The Mulcare Block will be undergoing a renovation over the next year that will include short-term furnished apartments upstairs and a restaurant and rehabbed Mohawk Tavern downstairs.
NORTH ADAMS, Mass. — The Mohawk Tavern is back in the Moresi family after more than four decades.
"My grandfather started the Mohawk in North Adams back in like 1933 and this is the last location for it," said David Moresi last week, standing in the empty barroom on Marshall Street. "A little bump in the road here and it will be back up and running."
Moresi, operating as Moresi Commercial Investment LLC, closed on the Mulcare Block on April 10 for $370,000 after submitting the winning bid at its foreclosure auction late last year.
His family had owned the 1913 building at 22-30 Marshall until selling it 43 years ago.
Signs placed in the windows last week hint at the plans Moresi has for the century-old block.
But he's taking his time to make sure everything's done right. He expects to begin work on the building this summer with anticipation of having it in operation by next spring.
"We're gathering a team to make this a total 100 percent redevelopment ... a viable redevelopment," Moresi said.
While there will be a more formal announcement of details of the development in the coming months, the local real estate developer shared some of his vision for the century-old building.
There will be a "significant investment" in the exterior and upgrades to the building's heating and electrical systems. The structure itself is in good condition, he said.
It will, of course, include a refurbishment of the Mohawk that will retain its vintage "charm" while updating and freshening its interior.
That includes refinishing the woodwork, repairing the glass panes designed by Frank Lloyd Wright, installing a new bar and adding a second bathroom.
The barroom will be linked to a new restaurant that will take over the space most recently operated by Rub, the barbecue place that closed nearly three years ago.
The six units in the upper floors will be completely renovated as short-term, furnished corporate apartments, with in-house services.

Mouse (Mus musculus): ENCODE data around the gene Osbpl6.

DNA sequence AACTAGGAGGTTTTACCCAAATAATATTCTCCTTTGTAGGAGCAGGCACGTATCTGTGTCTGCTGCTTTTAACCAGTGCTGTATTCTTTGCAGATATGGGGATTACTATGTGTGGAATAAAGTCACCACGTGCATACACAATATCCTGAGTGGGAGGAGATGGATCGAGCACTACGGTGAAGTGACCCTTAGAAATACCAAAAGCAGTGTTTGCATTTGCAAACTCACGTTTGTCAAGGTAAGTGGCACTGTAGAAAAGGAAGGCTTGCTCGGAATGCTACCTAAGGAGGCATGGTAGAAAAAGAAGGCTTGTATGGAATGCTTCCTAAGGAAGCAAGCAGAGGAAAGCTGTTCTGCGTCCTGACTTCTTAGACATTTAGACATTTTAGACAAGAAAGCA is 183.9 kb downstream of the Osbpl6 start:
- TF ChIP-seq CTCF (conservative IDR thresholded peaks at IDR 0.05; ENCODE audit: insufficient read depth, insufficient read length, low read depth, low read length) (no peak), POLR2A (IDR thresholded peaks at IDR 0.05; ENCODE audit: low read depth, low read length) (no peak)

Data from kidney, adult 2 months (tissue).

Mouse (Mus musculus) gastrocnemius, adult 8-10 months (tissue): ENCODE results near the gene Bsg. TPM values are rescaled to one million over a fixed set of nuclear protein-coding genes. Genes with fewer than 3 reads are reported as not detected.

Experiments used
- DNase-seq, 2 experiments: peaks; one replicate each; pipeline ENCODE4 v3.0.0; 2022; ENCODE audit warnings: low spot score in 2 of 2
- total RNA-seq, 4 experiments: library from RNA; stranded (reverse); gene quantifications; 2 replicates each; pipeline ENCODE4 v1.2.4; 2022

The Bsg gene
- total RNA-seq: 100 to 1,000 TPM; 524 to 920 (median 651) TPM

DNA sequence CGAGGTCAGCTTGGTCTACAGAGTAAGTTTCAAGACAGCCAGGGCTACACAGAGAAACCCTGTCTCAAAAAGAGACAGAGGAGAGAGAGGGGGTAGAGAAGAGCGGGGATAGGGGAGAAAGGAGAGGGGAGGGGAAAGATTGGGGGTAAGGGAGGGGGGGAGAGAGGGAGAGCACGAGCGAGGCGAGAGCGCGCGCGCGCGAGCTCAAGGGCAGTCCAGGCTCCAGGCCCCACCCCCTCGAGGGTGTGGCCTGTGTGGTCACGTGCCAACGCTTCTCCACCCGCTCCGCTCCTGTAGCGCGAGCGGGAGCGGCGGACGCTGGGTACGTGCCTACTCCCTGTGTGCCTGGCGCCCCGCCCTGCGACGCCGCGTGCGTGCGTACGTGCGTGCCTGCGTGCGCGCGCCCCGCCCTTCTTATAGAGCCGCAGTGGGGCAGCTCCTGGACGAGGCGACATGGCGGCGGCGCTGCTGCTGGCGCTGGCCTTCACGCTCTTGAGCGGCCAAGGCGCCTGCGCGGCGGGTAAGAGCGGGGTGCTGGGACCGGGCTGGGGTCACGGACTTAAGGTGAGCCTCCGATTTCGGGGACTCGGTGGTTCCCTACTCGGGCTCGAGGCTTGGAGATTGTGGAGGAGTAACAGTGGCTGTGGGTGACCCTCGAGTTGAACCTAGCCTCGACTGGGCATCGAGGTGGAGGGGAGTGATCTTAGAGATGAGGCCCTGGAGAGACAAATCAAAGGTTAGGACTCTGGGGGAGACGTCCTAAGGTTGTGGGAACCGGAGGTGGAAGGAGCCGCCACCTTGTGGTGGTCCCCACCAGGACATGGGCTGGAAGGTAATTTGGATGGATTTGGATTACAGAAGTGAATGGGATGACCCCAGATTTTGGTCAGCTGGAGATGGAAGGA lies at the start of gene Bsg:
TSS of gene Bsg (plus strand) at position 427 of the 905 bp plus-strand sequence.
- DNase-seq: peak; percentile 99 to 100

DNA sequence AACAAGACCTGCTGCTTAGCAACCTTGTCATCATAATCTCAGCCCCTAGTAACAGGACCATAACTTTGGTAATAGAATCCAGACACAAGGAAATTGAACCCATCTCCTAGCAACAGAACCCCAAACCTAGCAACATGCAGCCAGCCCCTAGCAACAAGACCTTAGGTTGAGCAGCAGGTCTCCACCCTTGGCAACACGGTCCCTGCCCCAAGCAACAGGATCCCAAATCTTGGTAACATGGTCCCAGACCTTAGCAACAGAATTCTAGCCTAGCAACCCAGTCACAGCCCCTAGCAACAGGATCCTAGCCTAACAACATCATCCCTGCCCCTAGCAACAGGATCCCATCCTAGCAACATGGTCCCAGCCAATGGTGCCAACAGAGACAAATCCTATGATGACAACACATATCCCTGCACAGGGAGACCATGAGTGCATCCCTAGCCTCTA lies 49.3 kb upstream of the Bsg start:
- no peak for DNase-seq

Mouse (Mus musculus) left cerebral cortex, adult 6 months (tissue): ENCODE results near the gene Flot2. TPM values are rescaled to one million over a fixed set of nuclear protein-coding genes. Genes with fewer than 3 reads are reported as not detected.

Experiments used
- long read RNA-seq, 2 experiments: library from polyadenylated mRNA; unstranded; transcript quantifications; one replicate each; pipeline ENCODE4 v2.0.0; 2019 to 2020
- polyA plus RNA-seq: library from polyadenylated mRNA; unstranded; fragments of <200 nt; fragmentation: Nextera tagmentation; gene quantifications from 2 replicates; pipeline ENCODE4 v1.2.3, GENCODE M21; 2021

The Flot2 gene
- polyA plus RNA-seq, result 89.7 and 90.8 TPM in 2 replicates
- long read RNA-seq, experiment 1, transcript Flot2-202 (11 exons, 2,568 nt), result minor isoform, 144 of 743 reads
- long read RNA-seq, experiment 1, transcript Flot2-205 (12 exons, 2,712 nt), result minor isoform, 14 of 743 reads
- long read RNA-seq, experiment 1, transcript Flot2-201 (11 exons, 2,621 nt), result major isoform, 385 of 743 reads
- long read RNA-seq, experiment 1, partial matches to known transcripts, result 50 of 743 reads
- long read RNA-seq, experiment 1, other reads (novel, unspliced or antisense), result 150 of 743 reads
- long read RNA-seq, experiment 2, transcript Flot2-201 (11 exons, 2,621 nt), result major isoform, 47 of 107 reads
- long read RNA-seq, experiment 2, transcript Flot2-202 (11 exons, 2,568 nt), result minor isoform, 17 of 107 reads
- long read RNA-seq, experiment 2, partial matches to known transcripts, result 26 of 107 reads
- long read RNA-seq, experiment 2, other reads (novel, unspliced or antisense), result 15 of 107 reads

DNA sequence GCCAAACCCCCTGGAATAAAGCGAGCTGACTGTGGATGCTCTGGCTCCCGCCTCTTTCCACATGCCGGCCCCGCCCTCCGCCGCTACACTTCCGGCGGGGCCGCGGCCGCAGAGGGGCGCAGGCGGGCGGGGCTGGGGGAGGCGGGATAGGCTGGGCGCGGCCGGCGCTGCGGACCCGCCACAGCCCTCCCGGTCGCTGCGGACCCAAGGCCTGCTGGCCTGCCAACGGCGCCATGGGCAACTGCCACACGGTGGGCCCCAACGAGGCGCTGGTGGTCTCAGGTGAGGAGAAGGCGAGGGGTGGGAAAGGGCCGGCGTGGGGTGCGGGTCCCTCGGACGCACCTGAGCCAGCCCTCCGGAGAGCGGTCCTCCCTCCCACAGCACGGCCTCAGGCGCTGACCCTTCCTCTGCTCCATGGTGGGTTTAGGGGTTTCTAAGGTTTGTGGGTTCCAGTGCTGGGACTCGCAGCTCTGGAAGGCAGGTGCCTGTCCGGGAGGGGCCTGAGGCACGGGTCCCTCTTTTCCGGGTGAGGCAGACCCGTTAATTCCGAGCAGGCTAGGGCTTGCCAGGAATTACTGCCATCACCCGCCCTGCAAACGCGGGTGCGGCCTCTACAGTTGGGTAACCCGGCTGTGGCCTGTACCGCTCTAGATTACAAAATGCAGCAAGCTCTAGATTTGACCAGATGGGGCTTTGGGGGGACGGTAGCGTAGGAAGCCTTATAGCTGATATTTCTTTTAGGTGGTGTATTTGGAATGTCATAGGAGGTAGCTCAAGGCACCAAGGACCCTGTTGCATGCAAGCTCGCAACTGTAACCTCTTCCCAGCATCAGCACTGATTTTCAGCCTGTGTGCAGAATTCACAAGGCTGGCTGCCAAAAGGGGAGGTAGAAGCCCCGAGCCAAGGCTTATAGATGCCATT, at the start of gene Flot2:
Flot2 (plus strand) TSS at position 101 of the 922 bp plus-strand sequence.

Moresi said the short-term housing is something his company has been invested in for awhile. The bar and restaurant, however, will require the right proprietors.
"It's a new concept where we have the ability to work with the proprietor of this entity, which will be the Mohawk Tavern," he said. "We're going to work cooperatively with the same deal with the restaurant."
He's already been speaking with possible operators to ensure the businesses are successful.
"We're going to be very selective and very particular," Moresi said. "Everybody wants to own a bar."
His intent to have a restaurant that's "longstanding" and that will attract patrons of Massachusetts Museum of Contemporary Art year after year.
"This is a phenomenal location, a phenomenal building," he said of the corner spot across from the museum. "This will, hopefully, be the missing link that will draw people from Mass MoCA to Main Street."
iBerkshires.com welcomes critical, respectful dialogue; please keep comments focused on the issues and not on personalities. Profanity, obscenity, racist language and harassment are not allowed. iBerkshires reserves the right to ban commenters or remove commenting on any article at any time. Concerns may be sent to email@example.com.
iBerkshires.com welcomes critical, respectful dialogue. Name-calling, personal attacks, libel, slander or foul language is not allowed. All comments are reviewed before posting and will be deleted or edited as necessary.
Comments are closed for this article. If you would like to contribute information on this article, e-mail us at info@iBerkshires.com
We show up at hurricanes, budget meetings, high school games, accidents, fires and community events. We show up at celebrations and tragedies and everything in between. We show up so our readers can learn about pivotal events that affect their communities and their lives.
How important is local news to you? You can support independent, unbiased journalism and help iBerkshires grow for as a little as the cost of a cup of coffee a week.